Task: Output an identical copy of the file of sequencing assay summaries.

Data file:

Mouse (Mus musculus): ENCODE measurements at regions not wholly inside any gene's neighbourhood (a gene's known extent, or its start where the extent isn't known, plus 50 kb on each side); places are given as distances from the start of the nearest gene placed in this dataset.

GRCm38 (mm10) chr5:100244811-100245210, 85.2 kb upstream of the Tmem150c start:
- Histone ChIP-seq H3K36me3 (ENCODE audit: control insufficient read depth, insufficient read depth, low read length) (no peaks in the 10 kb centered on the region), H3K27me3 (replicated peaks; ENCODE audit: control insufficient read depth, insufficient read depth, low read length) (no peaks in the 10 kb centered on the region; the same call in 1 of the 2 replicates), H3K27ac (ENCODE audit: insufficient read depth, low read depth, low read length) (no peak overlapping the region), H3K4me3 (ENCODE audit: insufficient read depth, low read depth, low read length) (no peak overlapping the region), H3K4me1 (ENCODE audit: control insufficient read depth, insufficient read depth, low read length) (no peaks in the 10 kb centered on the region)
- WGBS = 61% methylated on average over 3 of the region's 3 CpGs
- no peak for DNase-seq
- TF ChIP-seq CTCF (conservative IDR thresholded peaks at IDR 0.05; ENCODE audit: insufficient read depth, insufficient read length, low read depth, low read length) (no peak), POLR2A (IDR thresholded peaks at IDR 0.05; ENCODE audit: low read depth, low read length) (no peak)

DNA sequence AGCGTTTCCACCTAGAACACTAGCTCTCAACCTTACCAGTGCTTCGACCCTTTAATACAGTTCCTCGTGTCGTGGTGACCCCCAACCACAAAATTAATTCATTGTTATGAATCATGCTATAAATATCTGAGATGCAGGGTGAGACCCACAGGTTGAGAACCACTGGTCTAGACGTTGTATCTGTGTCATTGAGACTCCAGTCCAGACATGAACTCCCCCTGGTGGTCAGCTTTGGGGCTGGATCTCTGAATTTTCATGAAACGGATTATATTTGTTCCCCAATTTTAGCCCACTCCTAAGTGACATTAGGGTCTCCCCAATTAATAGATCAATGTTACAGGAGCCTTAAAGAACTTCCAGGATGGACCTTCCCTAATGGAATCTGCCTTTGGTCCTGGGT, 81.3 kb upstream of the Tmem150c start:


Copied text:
Mouse (Mus musculus): ENCODE measurements at regions not wholly inside any gene's neighbourhood (a gene's known extent, or its start where the extent isn't known, plus 50 kb on each side); places are given as distances from the start of the nearest gene placed in this dataset.

GRCm38 (mm10) chr5:100244811-100245210, 85.2 kb upstream of the Tmem150c start:
- Histone ChIP-seq H3K36me3 (ENCODE audit: control insufficient read depth, insufficient read depth, low read length) (no peaks in the 10 kb centered on the region), H3K27me3 (replicated peaks; ENCODE audit: control insufficient read depth, insufficient read depth, low read length) (no peaks in the 10 kb centered on the region; the same call in 1 of the 2 replicates), H3K27ac (ENCODE audit: insufficient read depth, low read depth, low read length) (no peak overlapping the region), H3K4me3 (ENCODE audit: insufficient read depth, low read depth, low read length) (no peak overlapping the region), H3K4me1 (ENCODE audit: control insufficient read depth, insufficient read depth, low read length) (no peaks in the 10 kb centered on the region)
- WGBS = 61% methylated on average over 3 of the region's 3 CpGs
- no peak for DNase-seq
- TF ChIP-seq CTCF (conservative IDR thresholded peaks at IDR 0.05; ENCODE audit: insufficient read depth, insufficient read length, low read depth, low read length) (no peak), POLR2A (IDR thresholded peaks at IDR 0.05; ENCODE audit: low read depth, low read length) (no peak)

DNA sequence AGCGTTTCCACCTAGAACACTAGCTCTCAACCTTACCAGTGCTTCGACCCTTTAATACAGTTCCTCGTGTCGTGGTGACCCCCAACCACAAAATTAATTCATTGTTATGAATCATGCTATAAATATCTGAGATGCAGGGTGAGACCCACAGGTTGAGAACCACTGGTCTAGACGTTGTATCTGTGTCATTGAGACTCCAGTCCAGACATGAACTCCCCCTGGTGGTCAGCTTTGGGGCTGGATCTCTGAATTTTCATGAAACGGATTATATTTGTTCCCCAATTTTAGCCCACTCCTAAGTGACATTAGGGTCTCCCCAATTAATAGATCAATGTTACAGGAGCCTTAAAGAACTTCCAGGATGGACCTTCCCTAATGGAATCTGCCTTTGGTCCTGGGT, 81.3 kb upstream of the Tmem150c start: